The news this week is that several US and UK banks have banned the use of credit cards to buy cryptocurrencies (CC’s). The reasons set out are impossible to believe, such as trying to reduce money laundering, gambling and protecting the retail investor from excessive risk. Interestingly, banks will allow the purchase of debit cards, making it clear that the only protection risks are their own.
With a credit card you can play at a casino, buy guns, drugs, alcohol, pornography, anything you want, but do some banks and credit card companies want to ban you from using their facilities to buy cryptocurrencies? There must be some plausible reasons and they are NOT the reasons set out.
One thing banks fear is how difficult it would be to confiscate CC holdings when the credit card holder defaults on payment. It would be much harder than owning a house or a car again. Private keys to a cryptographic wallet can be placed on a memory stick or piece of paper and easily removed from the country, with little or no trace of their whereabouts. There may be a high value in some cryptocurrencies and credit card debt may never be paid, leading to a bankruptcy and a significant loss to the bank. The wallet still contains the cryptocurrency, and then the owner can access private keys and use a local CC Exchange from a foreign country to convert and pocket the money. A disastrous scenario indeed.
We certainly do not advocate this type of illegal behavior, but banks are aware of the possibility and some of them want to close it. This can’t happen with debit cards, as banks never have the pocket: the money comes out of your account immediately and only if there is enough money to get started. We strive to find any honesty in the bank’s history about reducing bets and taking risks. Interestingly, Canadian banks do not jump on this bandwagon, perhaps realizing that the reasons given for doing so are false. The consequences of these actions are that investors and consumers are now aware that credit card companies and banks actually have the ability to restrict what can be purchased with their credit card. This is not how they advertise their cards and it is likely to come as a surprise to most users, who are very used to deciding for themselves what to buy, especially at CC Exchanges and other merchants who have established business deals with these banks. The exchanges have done nothing wrong (neither have you), but the fear and greed of the banking industry is making strange things happen. This further illustrates the degree to which the banking industry feels threatened by Crypto Currencies.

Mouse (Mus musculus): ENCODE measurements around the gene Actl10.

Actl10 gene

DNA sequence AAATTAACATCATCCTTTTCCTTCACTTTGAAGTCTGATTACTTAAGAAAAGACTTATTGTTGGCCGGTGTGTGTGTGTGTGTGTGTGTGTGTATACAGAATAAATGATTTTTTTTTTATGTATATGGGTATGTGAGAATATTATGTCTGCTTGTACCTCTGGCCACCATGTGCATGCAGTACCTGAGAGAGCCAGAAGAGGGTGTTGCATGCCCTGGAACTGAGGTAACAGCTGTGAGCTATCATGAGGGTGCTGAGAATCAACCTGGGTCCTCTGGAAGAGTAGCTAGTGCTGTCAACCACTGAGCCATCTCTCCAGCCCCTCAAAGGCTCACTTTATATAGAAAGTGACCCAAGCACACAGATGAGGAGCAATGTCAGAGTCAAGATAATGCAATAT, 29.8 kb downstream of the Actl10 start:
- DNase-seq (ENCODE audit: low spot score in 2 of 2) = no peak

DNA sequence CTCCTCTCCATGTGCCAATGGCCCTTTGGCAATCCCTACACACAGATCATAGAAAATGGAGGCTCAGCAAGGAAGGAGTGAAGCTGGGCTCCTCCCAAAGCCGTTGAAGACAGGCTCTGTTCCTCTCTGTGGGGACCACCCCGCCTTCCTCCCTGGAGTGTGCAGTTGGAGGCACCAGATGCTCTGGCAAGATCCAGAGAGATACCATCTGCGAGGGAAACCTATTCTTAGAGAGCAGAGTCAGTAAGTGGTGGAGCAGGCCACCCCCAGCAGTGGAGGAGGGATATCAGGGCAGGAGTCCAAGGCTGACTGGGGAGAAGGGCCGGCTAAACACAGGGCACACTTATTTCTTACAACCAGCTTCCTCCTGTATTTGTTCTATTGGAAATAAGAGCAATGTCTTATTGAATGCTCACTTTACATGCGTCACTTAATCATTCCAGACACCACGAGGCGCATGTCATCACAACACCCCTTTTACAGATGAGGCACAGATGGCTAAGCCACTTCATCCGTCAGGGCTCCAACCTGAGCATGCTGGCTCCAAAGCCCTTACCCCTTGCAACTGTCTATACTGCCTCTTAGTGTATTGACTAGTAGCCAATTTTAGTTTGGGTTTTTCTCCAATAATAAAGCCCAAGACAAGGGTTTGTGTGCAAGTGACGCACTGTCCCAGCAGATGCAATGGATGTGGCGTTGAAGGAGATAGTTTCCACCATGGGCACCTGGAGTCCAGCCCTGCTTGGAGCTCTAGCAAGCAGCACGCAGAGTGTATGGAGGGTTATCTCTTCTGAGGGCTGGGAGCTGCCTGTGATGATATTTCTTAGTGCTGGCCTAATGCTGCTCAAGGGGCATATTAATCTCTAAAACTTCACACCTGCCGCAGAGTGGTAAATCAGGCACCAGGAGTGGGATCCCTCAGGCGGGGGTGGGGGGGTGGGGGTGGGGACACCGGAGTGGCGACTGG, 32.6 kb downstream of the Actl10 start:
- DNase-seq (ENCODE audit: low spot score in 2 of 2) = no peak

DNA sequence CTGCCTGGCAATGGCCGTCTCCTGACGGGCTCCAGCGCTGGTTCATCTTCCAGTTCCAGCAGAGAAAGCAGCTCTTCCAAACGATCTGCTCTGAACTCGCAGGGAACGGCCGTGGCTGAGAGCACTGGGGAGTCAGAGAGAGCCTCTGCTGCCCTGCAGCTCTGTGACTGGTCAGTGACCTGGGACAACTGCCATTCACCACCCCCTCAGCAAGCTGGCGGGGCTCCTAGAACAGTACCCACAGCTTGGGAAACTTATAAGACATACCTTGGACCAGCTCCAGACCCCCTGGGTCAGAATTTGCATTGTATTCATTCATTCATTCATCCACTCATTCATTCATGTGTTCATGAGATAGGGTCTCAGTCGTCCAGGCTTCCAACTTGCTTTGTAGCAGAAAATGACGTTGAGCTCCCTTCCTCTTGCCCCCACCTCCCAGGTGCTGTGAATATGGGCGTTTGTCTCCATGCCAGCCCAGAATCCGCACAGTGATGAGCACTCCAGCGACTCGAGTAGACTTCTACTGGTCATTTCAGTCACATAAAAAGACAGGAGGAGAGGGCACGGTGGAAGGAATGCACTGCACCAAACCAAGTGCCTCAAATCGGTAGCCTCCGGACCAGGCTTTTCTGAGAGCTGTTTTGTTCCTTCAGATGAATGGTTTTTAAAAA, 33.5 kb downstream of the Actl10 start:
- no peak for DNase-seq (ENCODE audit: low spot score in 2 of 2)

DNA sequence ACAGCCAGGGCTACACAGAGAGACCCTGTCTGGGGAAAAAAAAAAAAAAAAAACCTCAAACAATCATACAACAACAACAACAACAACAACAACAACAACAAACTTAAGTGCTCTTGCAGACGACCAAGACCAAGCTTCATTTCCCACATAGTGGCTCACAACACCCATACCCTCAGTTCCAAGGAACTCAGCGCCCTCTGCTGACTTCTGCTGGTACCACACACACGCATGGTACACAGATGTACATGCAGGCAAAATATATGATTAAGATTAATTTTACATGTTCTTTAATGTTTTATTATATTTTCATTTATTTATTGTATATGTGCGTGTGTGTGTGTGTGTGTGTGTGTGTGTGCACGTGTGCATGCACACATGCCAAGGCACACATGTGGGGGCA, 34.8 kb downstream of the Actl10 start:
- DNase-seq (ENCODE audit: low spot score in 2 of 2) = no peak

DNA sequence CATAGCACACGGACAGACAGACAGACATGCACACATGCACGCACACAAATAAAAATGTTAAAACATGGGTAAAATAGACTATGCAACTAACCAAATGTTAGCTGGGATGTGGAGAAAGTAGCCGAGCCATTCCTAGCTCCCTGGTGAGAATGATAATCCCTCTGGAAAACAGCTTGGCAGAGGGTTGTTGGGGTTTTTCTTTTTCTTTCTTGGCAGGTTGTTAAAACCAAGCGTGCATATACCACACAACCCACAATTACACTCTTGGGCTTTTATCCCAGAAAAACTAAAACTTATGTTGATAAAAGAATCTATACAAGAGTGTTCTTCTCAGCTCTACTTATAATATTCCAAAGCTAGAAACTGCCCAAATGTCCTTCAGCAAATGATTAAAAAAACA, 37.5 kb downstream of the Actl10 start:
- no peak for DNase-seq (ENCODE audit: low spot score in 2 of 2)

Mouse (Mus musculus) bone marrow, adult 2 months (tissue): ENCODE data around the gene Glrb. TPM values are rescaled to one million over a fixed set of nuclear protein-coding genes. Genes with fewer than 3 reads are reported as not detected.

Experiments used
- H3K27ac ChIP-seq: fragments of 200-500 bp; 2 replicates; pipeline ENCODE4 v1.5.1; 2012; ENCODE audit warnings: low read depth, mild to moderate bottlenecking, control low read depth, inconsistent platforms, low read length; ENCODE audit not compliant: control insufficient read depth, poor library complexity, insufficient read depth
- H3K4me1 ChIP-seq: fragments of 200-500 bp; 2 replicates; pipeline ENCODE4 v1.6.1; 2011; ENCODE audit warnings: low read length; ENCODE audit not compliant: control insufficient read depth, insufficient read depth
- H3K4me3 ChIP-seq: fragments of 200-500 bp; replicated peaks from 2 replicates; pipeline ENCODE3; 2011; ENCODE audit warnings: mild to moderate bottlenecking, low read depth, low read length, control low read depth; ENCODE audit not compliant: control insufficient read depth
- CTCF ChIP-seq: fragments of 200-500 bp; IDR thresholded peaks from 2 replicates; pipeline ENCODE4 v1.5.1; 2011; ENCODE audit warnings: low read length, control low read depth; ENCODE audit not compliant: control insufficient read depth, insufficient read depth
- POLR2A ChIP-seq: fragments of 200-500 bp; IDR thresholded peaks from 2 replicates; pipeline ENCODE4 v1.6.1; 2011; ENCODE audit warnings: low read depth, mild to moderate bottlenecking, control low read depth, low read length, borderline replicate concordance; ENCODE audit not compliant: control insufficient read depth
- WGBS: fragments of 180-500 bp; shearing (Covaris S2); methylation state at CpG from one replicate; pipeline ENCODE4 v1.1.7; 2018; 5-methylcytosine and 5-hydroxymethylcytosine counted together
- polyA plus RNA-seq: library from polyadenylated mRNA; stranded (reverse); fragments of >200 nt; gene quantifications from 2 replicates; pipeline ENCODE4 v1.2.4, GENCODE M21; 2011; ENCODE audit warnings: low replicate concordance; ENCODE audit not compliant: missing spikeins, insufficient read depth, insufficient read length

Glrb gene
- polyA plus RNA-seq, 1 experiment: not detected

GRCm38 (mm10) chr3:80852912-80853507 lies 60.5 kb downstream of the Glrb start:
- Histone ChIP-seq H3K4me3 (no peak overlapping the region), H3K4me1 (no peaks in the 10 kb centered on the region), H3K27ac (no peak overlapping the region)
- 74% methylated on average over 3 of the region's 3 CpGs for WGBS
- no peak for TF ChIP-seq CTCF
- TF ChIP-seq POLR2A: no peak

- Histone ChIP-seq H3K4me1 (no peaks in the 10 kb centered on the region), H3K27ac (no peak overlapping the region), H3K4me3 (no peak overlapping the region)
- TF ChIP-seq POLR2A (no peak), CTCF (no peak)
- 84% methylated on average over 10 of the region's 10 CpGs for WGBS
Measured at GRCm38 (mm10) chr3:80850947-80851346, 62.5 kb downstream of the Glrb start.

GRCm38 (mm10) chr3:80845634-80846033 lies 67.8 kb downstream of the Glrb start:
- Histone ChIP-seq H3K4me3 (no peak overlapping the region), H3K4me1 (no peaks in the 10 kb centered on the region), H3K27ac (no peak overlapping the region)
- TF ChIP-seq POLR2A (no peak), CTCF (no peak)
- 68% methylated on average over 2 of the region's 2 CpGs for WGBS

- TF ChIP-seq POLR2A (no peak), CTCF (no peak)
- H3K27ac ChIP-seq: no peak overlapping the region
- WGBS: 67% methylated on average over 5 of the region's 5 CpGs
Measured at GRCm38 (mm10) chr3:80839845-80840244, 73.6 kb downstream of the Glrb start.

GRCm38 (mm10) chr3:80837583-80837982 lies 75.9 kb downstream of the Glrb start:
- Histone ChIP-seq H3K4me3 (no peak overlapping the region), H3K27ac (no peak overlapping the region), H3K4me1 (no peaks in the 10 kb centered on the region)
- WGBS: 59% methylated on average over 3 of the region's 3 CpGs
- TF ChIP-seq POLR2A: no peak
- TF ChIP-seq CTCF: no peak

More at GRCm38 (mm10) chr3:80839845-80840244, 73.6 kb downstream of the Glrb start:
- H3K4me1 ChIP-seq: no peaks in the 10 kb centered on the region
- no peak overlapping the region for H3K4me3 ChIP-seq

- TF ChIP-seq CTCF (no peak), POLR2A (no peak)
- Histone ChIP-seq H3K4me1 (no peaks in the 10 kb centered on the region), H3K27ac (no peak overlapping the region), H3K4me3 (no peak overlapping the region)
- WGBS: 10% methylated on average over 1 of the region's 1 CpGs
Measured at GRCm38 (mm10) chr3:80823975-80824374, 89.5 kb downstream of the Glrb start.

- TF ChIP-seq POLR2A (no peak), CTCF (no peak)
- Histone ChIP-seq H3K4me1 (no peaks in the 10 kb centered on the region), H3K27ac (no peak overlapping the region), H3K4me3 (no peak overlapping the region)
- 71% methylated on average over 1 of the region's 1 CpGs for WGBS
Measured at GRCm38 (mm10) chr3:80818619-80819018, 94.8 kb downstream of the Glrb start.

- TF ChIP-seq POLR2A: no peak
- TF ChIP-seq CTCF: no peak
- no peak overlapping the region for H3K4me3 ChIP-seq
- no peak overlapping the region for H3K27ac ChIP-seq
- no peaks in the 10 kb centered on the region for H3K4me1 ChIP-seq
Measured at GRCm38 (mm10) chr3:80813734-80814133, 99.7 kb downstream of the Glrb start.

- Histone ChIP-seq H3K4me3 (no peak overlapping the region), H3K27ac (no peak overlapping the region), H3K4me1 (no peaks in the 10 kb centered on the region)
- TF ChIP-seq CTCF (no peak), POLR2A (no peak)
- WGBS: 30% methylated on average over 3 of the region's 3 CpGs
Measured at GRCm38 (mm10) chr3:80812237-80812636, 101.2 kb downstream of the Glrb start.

Right now there is little cooperation, trust, or understanding between the world of trust money and the world of CC. The CC world has no central control body where regulations can generally be applied, and this leaves every country in the world trying to figure out what to do. China has decided to ban CCs, Singapore and Japan host them and many other countries are still scratching their heads. What they have in common is that they want to collect taxes on the benefits of investing in CC. This does not look too much like the early days of digital music, as the Internet facilitated the unrestricted proliferation and distribution of unlicensed music. Digital music licensing programs eventually developed and accepted, as listeners were well paid a little for their music, rather than endless piracy, and the music industry (artists, producers, record companies) was well on their way. of reasonable license more than anything. Can there be compromise in the future of fiat and digital currencies? As people around the world are fed up with outrageous banking benefits and their extent, there is hope that consumers will be treated with respect and will not always be hidden with high costs and unwarranted restrictions.
Cryptocurrencies and Blockchain technology increase pressure around the world to make a reasonable compromise – this changes the game.